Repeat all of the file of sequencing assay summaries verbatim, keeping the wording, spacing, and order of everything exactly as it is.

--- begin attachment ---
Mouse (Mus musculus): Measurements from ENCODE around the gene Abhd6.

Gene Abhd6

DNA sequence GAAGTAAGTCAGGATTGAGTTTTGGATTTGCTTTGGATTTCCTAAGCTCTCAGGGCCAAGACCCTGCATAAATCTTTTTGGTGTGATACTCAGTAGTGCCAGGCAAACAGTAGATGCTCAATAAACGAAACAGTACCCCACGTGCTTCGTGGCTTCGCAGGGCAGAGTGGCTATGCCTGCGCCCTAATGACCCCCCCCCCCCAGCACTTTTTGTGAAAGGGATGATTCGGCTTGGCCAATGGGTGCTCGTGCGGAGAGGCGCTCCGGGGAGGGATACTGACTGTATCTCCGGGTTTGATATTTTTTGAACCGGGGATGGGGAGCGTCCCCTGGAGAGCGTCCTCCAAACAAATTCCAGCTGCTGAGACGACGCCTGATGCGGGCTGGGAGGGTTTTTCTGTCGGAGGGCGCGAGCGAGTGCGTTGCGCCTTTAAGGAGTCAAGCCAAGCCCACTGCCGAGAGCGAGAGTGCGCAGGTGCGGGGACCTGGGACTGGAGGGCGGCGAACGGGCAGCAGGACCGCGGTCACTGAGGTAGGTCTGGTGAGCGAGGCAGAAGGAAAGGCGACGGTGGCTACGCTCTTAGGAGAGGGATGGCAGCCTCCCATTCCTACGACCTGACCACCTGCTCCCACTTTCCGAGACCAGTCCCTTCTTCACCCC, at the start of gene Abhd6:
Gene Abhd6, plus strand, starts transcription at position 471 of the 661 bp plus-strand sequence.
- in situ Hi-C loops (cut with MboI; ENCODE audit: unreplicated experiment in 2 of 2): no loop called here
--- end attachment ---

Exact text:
Mouse (Mus musculus): Measurements from ENCODE around the gene Abhd6.

Gene Abhd6

DNA sequence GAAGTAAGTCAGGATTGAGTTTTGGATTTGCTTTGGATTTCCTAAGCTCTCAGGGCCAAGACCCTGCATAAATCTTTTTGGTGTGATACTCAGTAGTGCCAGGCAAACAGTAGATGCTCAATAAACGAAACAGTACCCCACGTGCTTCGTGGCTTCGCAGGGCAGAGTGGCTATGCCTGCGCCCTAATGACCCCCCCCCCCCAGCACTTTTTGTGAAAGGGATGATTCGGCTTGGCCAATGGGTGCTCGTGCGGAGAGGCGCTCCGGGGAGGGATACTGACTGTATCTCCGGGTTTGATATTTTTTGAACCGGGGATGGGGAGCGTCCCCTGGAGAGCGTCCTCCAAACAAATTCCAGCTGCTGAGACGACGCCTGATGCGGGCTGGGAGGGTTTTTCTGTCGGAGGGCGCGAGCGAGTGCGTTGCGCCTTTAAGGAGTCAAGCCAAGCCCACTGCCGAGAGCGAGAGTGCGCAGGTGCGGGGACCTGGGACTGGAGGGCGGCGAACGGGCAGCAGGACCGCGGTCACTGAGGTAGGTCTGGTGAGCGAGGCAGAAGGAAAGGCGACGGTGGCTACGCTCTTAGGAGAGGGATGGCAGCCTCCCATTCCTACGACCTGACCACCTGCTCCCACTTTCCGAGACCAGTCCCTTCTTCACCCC, at the start of gene Abhd6:
Gene Abhd6, plus strand, starts transcription at position 471 of the 661 bp plus-strand sequence.
- in situ Hi-C loops (cut with MboI; ENCODE audit: unreplicated experiment in 2 of 2): no loop called here